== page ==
Mummy decorating.

Mummy decorating.

I’m not sure what the Egyptian equivalent of “Voilá” is . . . but, in any case, here you have it: the Picture Perfect mummies. Well, they’re not all completed yet . . . we had a few “accidents,” which means two of the students started over. They can finish up next week. Oh, and many of the students sculpted some treasures to go with their mummies. Pretty darn cool, if I do say so myself.

Picture Perfect mummies.

How to make your own Unger mummy

This term I’m teaching an art history course for kids and next week is our unit on ancient art. That means we’re making our very own miniature mummies! I decided this weekend to try one out for myself and my fiancé Marcie and goddaughter Charlotte decided to join in on the fun.

We started by each making a form out of self-drying clay. Marcie chose a hummingbird, Charlotte a fairy, and . . . me? I decided to make mine in the shape of an Unger. After all, I imagine that the death rituals of those troll-like beasts from Kendra Kandlestar would involve something akin to mummification—though, let me tell you, it’s quite hard when it comes to their tusks!

Here’s stage one, building the clay models . . .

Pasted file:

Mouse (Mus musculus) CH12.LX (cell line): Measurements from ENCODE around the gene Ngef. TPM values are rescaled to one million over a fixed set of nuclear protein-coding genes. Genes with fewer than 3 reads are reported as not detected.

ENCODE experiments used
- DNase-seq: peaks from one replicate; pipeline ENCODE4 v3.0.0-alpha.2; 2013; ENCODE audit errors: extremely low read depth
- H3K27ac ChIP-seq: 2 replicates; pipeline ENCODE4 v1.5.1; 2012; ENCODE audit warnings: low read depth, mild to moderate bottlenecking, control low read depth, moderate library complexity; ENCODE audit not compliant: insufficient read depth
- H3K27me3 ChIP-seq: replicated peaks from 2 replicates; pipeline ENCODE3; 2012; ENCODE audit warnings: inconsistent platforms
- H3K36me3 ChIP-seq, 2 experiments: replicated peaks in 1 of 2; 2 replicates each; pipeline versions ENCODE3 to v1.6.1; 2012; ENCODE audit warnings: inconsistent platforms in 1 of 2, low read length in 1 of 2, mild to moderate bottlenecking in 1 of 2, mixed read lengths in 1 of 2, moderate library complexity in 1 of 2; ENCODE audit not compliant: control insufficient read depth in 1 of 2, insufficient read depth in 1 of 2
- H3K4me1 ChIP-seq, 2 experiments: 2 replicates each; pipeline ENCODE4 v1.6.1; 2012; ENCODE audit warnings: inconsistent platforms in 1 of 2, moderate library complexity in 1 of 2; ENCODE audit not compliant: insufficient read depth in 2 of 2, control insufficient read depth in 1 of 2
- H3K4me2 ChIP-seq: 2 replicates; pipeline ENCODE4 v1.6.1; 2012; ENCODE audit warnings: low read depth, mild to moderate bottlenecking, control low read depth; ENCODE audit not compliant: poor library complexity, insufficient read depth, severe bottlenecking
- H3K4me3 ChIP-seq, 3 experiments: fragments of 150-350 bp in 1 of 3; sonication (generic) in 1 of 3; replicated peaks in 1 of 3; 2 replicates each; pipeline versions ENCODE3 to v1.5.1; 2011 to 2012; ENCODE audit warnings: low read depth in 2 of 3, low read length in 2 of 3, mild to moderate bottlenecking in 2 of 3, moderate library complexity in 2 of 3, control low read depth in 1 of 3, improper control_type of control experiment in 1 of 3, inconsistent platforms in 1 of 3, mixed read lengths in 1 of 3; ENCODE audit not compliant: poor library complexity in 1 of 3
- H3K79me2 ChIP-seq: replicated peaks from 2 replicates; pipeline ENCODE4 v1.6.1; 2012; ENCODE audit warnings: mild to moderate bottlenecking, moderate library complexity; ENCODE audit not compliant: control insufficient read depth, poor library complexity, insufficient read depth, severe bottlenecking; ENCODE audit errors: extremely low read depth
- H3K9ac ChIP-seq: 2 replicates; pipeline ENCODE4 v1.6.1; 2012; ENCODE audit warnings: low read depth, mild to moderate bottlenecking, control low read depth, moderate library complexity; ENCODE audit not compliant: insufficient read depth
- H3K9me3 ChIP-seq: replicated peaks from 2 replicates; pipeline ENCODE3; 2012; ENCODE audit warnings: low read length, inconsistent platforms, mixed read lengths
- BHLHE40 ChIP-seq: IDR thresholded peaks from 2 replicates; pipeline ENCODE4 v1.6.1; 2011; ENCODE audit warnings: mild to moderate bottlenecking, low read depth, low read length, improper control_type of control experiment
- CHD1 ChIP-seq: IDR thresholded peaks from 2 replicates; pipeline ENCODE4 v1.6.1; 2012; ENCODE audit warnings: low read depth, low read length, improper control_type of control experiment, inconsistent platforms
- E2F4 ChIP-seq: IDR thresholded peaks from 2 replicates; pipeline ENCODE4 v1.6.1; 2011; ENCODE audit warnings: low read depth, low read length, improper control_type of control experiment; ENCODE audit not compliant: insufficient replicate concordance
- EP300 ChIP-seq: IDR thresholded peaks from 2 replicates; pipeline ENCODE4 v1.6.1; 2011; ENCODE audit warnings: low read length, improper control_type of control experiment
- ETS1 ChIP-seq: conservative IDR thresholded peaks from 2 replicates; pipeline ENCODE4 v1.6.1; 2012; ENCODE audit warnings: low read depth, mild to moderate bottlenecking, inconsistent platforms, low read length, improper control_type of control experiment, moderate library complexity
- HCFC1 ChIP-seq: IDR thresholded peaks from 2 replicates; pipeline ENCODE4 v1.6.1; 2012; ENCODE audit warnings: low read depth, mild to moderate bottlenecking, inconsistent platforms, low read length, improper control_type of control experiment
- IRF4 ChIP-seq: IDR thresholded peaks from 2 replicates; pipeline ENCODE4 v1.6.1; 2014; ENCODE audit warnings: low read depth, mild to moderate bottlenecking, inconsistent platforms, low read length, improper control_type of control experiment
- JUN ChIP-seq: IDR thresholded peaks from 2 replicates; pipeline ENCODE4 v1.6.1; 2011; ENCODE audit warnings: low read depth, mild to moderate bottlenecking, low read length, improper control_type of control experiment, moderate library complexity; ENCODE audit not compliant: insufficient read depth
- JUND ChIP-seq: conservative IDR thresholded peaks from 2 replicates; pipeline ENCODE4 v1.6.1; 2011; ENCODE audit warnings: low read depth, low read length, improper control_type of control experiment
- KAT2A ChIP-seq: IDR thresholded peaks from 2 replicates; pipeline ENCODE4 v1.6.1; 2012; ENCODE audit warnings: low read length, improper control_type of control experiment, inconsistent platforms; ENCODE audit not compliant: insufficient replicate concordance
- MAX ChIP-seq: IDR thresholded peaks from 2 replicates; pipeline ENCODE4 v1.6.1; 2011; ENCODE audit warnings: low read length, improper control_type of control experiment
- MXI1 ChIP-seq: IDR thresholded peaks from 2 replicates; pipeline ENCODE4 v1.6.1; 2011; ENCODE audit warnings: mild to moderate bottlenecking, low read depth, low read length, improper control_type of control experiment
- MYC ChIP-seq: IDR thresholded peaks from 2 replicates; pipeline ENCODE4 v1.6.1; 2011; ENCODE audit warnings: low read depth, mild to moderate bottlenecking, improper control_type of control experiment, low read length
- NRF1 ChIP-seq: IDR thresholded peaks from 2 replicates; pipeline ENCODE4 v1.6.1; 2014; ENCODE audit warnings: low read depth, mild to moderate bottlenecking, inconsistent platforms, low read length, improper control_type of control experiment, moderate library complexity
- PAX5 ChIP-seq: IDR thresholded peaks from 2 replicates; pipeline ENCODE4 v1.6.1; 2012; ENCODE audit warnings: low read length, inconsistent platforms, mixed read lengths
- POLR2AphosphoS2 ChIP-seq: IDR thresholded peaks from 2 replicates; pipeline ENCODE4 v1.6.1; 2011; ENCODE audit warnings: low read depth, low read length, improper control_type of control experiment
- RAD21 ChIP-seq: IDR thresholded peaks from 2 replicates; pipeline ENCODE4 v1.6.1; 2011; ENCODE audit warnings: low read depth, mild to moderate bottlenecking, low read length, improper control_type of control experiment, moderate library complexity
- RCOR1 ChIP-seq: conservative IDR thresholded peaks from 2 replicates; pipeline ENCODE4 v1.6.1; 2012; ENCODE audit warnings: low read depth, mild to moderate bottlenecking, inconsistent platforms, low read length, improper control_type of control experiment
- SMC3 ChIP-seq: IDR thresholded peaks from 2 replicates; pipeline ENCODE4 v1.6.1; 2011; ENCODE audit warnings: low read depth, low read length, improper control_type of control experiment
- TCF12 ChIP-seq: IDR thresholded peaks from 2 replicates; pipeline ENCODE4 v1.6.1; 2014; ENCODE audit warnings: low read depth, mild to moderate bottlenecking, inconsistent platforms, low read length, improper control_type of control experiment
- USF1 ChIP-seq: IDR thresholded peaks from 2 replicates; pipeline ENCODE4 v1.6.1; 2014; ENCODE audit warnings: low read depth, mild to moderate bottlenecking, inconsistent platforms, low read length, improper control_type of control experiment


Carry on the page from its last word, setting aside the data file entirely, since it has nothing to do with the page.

Mummy making - Unger clay model

Mummy making - Unger clay model

Mummy making - fairy and hummingbird

We let the models dry overnight. Then comes the really fun part: wrapping them with little strips of plaster of paris. It’s a messy process, as you can see by the photos below.

Unger Mummy - wrapping

Unger mummy - wrapping

Hummingbird mummy - wrapping

Fairy mummy - wrapping

This material is easy to work with; you simply just moisten it and start wrapping your model. You can smooth it out, or leave ridges, as you please.

For the last part of the project, you add decorations with paint. You can do this as simply or as elaborately as you wish, as you can see by our final results (all very different!).

Unger Mummy

Well, I admit that my Unger kind of looks like he has to go to the bathroom. But it was my first try, after all. The hummingbird turned out really well:

Hummingbird Mummy

As for the fairy, Charlotte decided to go for the weathered, ancient look; I think it looks very spooky and cool!

Fairy mummy

You won’t need to snicker about our choices for subjects. I was in Egypt many years ago and was surprised to discover that the ancient Egyptians pretty much mummified anything and everything—including these crocodiles that I found at the Temple of Kom Ombo, in honour of the Crocodile God, Sobek:

This activity, of course, is not only a good connection for art history, but for creative writing, and ancient studies as well!